By Wallace Witkowski, MarketWatch
MarketWatch photo illustration/iStockphoto
This article is part of a series tracking the effects of the COVID-19 pandemic on major businesses, and will be updated. It was originally published on April 9.
Intel Corp. could experience a huge early sales boost from companies outfitting stay-at-home workers with computers and a surge in cloud-services adoption, but the long-term picture for COVID-19 effects is not as clear.
Intel /zigman2/quotes/203649727/composite INTC +0.14% started off 2020 with a reversal from a difficult year, reporting that it broke the $20 billion quarterly sales mark for the first time as its fastest-growing segment, data-center chips, surged 19% to $7.2 billion. That time — when China was reporting 830 cases of COVID-19 with 26 deaths and the U.S. had just confirmed its second coronavirus case — seems a world away now after the coronavirus spread across the globe and sent most Americans into their homes to avoid contracting the virus.
As a result, millions of employees who still have jobs in the U.S. now work from home while millions of students take lessons online, making companies like Zoom Video Technologies Inc. /zigman2/quotes/211319643/composite ZM -4.13% wildly popular while stretching the limits of older hardware. Much of that traffic is passing through cloud data centers like those maintained by Amazon.com Inc. /zigman2/quotes/210331248/composite AMZN -0.62% , Microsoft Corp. /zigman2/quotes/207732364/composite MSFT -1.06% and Alphabet Inc.’s /zigman2/quotes/205453964/composite GOOG +0.47% /zigman2/quotes/202490156/composite GOOGL +0.58% Google, which will need new chips to expand capacity.
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At the same time, businesses are being prompted to speed up their digital transformations like baby birds being kicked out of a burning nest. With PC, server and data-center sales representing the majority of Intel’s business, there’s little question that the chip giant could benefit from a sales surge thanks to all those dynamics.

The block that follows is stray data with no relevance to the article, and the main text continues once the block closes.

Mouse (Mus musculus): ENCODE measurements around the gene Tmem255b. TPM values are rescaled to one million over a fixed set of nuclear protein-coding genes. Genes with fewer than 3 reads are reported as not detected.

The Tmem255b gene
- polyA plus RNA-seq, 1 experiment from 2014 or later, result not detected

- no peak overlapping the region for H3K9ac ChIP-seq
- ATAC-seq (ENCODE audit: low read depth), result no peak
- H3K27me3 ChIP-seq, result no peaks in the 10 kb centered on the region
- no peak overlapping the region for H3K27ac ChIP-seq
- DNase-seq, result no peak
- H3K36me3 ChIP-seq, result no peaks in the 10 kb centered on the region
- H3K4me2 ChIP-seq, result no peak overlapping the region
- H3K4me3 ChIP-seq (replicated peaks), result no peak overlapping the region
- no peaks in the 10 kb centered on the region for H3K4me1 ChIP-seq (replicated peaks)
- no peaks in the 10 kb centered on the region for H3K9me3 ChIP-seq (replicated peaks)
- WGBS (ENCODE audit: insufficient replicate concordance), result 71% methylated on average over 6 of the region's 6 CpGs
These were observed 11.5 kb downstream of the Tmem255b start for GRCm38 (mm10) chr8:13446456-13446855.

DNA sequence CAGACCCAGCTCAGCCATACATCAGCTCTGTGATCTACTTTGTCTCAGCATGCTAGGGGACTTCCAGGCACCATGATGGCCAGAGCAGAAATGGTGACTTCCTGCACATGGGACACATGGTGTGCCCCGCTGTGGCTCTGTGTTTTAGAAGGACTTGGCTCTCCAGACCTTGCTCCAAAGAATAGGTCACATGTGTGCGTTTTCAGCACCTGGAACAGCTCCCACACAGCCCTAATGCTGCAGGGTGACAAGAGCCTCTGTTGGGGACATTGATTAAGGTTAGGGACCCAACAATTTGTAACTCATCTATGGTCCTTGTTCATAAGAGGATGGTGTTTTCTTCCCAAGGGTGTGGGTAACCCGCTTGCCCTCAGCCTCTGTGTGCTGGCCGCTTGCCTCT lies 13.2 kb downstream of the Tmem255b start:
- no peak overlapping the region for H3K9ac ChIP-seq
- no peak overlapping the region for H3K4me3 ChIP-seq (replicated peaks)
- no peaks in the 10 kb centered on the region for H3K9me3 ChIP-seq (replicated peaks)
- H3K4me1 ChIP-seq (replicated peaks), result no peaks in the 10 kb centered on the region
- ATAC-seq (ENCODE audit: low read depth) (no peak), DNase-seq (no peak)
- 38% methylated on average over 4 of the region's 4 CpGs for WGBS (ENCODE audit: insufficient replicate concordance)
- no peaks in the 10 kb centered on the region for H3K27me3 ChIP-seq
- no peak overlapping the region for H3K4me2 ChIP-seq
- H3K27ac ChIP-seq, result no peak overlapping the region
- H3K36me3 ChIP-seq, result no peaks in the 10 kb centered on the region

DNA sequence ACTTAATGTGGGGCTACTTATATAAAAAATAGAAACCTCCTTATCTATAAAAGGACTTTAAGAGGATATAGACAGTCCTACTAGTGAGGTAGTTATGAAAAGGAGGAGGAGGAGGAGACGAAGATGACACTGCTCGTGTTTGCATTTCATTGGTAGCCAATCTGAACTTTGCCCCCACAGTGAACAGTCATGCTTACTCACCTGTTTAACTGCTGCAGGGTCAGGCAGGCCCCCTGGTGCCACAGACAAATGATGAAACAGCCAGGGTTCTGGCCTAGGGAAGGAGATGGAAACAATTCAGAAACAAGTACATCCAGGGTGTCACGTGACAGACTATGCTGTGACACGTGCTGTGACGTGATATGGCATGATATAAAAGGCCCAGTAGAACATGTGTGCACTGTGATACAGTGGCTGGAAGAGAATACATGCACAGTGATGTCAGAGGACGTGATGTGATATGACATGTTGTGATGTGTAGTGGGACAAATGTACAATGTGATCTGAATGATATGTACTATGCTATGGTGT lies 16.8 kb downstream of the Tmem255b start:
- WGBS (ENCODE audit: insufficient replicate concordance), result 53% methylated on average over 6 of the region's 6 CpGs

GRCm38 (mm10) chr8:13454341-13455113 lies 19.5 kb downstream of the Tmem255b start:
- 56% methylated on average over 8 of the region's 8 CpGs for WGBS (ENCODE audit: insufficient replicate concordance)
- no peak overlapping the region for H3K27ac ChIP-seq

“If you’re doing PC and data center, there’s definitely buys that have to happen right now to support demand,” Maribel Lopez, principal analyst at Lopez Research, told MarketWatch in an interview. “We’re going to pull in a lot of demand.”
The question is how long that surge will last, as companies start to slow capital spending to preserve their liquidity and consumers slow down purchases thanks to lost jobs or other economic concerns. Given that some locations like the San Francisco Bay Area issued their first stay-at-home orders in early March, other regions have just started to come around to issuing those orders, so there could be another wave of demand.
“The demand will probably be another quarter’s worth of demand,” Lopez said, likely lasting into mid-summer. “After that, I think, all bets are off with the economy in general.”
Smaller chip company Microchip Technology Inc. /zigman2/quotes/208326291/composite MCHP +6.88% has already said it’s seeing a sales surge but doesn’t expect it to last past initial COVID-19 panic-buying.
What the numbers are saying
Revenue: Back in late January, Intel projected revenue of about $19 billion for the first quarter and about $73.5 billion in 2020. Analysts surveyed by FactSet initially set their first-quarter mark at $18.98 billion by Jan. 31, but expectations declined to $18.63 billion by April 9. The average forecast for the full year declined to $71.92 billion from $73.8 billion as of Jan. 31, FactSet reported.
Earnings: Intel forecast adjusted earnings of $1.30 a share for the first quarter and $5 a share for the year. Analysts project adjusted earnings of $1.28 a share, down from $1.32 a share on Jan. 31, and $4.83 a share for the year, down from $4.98 a share.
Stock movement: Intel shares fell 9.6% in the first quarter of the year, while the Dow Jones Industrial Average /zigman2/quotes/210598065/realtime DJIA +2.17% , which counts Intel as a component, declined 23%.